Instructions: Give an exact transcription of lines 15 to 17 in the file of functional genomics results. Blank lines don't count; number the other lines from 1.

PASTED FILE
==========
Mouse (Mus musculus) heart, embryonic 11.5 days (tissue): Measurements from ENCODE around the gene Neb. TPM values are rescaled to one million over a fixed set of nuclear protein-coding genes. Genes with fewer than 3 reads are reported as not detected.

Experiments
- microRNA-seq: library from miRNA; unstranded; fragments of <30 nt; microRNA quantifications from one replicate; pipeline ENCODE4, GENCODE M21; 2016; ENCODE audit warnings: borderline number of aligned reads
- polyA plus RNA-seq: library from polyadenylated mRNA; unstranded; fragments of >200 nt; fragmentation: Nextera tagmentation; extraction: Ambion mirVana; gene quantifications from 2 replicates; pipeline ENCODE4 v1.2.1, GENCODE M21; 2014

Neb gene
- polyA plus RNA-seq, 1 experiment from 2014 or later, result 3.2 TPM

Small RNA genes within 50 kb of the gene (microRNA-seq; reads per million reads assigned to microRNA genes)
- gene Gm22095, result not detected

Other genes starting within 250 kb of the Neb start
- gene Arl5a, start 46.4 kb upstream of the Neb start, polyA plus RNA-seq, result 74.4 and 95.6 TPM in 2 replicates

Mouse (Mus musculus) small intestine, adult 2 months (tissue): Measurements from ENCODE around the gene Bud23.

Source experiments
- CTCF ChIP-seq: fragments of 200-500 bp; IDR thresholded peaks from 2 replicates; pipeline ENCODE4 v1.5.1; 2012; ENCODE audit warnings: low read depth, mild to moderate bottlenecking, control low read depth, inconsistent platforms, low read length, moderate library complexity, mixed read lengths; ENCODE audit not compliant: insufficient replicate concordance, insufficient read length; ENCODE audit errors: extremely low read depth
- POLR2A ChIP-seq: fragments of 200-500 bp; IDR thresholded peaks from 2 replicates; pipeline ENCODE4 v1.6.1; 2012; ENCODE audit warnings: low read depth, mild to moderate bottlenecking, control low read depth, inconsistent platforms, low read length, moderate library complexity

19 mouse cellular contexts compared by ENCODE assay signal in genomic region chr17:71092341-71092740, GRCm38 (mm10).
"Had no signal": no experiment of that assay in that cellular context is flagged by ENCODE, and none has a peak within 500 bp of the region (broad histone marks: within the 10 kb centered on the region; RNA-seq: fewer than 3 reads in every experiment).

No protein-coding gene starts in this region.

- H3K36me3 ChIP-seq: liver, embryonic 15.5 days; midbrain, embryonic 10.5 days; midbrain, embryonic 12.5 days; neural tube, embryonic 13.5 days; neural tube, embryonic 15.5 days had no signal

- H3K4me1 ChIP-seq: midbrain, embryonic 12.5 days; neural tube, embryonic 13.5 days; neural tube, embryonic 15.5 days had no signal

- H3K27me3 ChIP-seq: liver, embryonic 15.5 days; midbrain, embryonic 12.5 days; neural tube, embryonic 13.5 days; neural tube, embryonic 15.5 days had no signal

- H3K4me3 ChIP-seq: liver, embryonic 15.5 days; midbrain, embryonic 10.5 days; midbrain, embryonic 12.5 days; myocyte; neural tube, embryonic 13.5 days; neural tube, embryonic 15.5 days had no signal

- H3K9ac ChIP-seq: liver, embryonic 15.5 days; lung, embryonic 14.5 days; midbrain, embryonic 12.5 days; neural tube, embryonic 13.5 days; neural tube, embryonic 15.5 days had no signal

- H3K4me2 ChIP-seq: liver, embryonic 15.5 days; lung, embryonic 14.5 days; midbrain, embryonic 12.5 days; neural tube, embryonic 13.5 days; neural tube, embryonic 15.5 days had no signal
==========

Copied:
19 mouse cellular contexts compared by ENCODE assay signal in genomic region chr17:71092341-71092740, GRCm38 (mm10).
"Had no signal": no experiment of that assay in that cellular context is flagged by ENCODE, and none has a peak within 500 bp of the region (broad histone marks: within the 10 kb centered on the region; RNA-seq: fewer than 3 reads in every experiment).

No protein-coding gene starts in this region.